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Inside the Market / Market Stats

Has France Outpaced Global House Price Growth this year?

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A study of global house price growth reveals whether France’s recent property boom is the norm, the exception, or nothing special at all. 

House prices in France have seen unexpectedly high price growth in the early part of this year. But how do the figures compare to 50 other countries around the world? Global real estate agency Knight Frank has looked at global house price growth over the last 3, 6 and 12 months.

While the recent price growth in France is good news it does not even hold a candle to the leaders of the pack. Eleven countries have seen above 10% growth, with Iceland (+17.8%), Hong Kong (+14.4%) and New Zealand (+13.8%). France’s figure is 2.9%, half of the average and 39th out of 50.

Of the 50 countries, the first quarter of 2017’s top growers looks a little different, with an East European renaissance. Estonia (+5.5%), Lithuania (+5.4%) and Russia (5.3%) lead the rankings for the January-February-March. France’s quarter growth is 1%, meaning it sits roughly in the middle of the rankings for this period as many countries have seen falls in 2017.

The average among the 50 countries looked at is 6.5% house price growth over the last 12 months. To explain this performance, Knight Frank cites low interest rates, strong economic growth and property becoming a more popular investment target.

See the full table of global house price growth below. Figures are to April 1, 2017.

Country12 month change6 month change3 month change
Iceland17.8%9.1%4.8%
Hong Kong14.4%8.9%2.6%
New Zealand13.8%3.5%0.4%
Canada13.5%3.2%2.3%
Turkey13.3%5.6%3.4%
Malta12.6%8.6%1.2%
Czech Republic11%7.4%4.7%
Estonia10.7%8.2%5.5%
Hungary10.5%6.9%4.5%
China10.3%3.2%1.3%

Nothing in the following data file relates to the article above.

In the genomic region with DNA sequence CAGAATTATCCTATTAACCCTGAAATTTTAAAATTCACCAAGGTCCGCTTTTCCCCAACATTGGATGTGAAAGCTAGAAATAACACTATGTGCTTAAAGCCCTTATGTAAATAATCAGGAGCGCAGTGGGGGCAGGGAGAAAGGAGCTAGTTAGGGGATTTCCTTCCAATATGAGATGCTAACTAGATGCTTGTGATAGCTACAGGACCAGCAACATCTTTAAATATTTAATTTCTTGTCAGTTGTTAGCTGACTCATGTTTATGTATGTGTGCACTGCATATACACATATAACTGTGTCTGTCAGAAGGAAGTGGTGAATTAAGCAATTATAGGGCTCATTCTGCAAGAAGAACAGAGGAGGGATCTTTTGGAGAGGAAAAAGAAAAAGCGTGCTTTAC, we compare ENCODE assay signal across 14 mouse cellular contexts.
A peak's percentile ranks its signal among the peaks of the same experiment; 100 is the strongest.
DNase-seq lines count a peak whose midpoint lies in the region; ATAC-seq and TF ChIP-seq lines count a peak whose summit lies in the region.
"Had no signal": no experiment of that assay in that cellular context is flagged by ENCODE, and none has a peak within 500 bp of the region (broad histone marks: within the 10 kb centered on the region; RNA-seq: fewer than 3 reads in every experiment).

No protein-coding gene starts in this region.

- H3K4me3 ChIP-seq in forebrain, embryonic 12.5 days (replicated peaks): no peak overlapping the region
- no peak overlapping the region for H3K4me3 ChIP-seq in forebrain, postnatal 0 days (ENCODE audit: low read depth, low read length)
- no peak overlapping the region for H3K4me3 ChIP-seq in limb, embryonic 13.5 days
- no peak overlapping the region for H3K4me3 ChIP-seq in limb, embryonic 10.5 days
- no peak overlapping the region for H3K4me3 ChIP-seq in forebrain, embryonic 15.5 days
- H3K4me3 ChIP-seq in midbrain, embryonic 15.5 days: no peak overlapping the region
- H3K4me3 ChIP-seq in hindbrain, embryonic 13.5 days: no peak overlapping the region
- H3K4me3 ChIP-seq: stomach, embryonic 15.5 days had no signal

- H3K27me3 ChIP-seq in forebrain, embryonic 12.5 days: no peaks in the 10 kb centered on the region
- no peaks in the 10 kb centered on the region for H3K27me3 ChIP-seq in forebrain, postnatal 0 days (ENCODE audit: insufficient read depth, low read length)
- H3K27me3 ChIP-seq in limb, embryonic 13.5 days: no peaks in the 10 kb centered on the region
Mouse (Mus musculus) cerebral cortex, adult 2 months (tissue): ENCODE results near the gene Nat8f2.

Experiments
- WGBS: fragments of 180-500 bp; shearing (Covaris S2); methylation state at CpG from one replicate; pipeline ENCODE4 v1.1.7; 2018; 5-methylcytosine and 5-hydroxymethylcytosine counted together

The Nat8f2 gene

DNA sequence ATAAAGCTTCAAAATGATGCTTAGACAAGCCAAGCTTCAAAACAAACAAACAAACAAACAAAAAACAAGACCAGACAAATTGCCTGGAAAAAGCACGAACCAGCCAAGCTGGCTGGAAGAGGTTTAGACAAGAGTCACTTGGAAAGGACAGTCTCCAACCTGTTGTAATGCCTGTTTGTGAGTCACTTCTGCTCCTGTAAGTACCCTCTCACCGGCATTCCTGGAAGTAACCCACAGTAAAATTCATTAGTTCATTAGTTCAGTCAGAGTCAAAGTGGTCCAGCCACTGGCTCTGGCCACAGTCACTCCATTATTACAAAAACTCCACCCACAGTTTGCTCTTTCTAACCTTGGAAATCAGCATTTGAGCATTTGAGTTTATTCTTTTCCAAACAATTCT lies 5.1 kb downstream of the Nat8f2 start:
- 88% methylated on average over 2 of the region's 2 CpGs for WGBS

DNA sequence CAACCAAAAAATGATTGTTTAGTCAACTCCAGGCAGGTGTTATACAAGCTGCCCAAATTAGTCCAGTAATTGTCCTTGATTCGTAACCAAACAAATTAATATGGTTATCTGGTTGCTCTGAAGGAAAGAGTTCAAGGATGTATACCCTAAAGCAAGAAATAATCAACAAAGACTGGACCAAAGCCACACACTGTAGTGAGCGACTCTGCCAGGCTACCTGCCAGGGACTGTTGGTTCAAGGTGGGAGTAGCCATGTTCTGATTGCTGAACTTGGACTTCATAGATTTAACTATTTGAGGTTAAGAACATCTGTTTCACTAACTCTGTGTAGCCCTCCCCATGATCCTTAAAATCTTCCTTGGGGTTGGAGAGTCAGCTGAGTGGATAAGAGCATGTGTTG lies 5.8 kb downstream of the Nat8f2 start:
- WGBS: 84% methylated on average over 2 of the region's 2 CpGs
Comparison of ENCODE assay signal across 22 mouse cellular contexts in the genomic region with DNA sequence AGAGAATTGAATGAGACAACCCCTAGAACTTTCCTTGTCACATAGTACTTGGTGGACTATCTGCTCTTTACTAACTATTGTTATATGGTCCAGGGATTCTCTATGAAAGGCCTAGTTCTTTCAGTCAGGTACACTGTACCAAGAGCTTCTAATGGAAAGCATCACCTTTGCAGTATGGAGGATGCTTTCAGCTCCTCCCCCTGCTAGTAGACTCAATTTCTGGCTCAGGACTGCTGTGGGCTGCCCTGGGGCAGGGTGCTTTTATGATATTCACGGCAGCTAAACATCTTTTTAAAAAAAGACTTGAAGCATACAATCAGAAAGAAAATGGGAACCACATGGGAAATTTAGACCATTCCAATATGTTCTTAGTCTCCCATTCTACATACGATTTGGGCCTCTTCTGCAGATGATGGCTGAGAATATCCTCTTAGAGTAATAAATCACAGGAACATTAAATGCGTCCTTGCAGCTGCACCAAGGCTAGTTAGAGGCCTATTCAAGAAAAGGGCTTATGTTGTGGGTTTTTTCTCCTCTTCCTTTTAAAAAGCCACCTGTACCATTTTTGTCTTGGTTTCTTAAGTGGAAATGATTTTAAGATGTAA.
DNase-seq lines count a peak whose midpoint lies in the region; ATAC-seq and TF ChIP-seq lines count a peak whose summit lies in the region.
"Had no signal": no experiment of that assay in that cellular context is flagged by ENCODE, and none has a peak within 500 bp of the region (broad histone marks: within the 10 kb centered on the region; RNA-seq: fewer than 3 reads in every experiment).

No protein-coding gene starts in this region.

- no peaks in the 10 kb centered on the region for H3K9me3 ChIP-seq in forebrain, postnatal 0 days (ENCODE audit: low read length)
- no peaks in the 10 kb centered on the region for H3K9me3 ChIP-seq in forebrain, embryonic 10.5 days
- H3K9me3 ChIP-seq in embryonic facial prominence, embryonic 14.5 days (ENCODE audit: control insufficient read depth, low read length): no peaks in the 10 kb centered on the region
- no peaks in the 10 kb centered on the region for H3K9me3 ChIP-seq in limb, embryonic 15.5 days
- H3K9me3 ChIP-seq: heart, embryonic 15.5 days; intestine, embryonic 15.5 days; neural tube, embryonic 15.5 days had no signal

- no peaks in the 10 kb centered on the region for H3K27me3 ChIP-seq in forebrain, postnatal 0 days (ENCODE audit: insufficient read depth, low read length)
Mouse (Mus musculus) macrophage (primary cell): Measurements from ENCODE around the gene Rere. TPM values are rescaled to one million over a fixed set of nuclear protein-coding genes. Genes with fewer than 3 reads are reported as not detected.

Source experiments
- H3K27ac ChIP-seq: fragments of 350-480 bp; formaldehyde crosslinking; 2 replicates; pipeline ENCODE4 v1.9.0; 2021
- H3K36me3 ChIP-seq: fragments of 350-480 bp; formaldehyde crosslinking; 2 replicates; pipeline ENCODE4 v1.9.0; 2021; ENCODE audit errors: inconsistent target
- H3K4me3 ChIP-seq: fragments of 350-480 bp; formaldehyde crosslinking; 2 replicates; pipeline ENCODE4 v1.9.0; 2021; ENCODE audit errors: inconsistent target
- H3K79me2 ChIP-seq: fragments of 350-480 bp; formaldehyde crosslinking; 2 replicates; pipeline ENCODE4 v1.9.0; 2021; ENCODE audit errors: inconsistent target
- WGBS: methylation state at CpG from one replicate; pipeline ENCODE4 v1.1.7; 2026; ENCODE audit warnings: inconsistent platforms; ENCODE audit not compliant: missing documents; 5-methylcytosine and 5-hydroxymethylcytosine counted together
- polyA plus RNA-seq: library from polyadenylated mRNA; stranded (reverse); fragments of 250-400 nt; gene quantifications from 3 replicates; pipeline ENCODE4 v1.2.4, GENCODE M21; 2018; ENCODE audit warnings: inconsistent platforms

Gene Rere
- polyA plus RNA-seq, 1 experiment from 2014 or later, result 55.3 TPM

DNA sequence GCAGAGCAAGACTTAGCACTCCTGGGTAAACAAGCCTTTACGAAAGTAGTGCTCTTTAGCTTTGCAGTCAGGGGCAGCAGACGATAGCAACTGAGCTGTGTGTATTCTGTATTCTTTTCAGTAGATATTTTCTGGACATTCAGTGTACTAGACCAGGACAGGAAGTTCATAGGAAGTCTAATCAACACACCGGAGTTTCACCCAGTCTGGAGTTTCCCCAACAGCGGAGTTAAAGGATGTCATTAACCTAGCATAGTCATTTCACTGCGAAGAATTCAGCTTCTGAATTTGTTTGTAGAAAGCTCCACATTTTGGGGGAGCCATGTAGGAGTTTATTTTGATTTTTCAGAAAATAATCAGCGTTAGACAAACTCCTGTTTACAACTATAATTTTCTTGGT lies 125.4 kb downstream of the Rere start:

Norway10.1%3.8%3.8%
Ireland8.8%3.9%2.5%
India8.3%3.9%2.3%
Colombia8.3%3.6%1.4%
Sweden8.2%2.5%2.1%
Bulgaria8.1%4.0%2.4%
Lithuania8.0%8.4%5.4%
Romania8.0%1.4%1.9%
Latvia7.9%4.3%3.0%
Australia7.7%5.7%4.1%
Slovakia7.6%2.8%2.1%
Slovenia7.6%1.9%0.9%
Germany7.6%2.6%-0.2%
Luxembourg7.5%2.0%2.9%
Mexico7.4%2.4%0.3%
Netherlands7.2%3.1%2.4%
Israel6.4%2.9%0.1%
Poland5.9%--
United State5.8%1.5%1.2%
South Africa5.6%2.2%2.2%
Portugal5.6%2.9%0.6%
Malaysia5.5%1.9%-0.7%
Austria4.6%-0.5%0.4%
Russia4.6%4.9%5.3%
United Kingdom4.1%1.8%1.1%
Denmark3.7%0.5%-0.2%
Chile3.7%-1.2%-0.7%
Jersey3.2%-0.8%-2.5%
France2.9%0.3%1.0%
Indonesia2.6%1.6%1.2%
Belgium2.6%2.2%-0.4%
Switzerland2.4%1.8%1.0%
Spain2.2%1.7%0.9%
South Korea1.2%0.6%0.0%
Croatia0.8%0.5%-0.6%
Finland0.6%-1.8%-2.3%
Brazil0.5%0.5%0.2%
Italy0.1%0.1%0.0%
Japan-0.2%-0.2%-0.2%
Morocco-1.2%-1.8%-1.2%
Cyprus-1.3%-0.4%0.1%
Taiwan-1.7%0.9%2.6%
Greece-1.8%-0.3%-0.6%
Singapore-2.0%-0.8%0.0%
Ukraine-9.4%-4.9%-1.9%

Iceland’s recent decision to lift capital controls has spurred a flurry of foreign investment which partly explains its strong upward price trend. While France is some way behind other G7 countries, many have hopes pinned on  the new internationalist, pro-business president to undertake fundamental reforms to liberalize France’s struggling economy.

image © Pixabay

 

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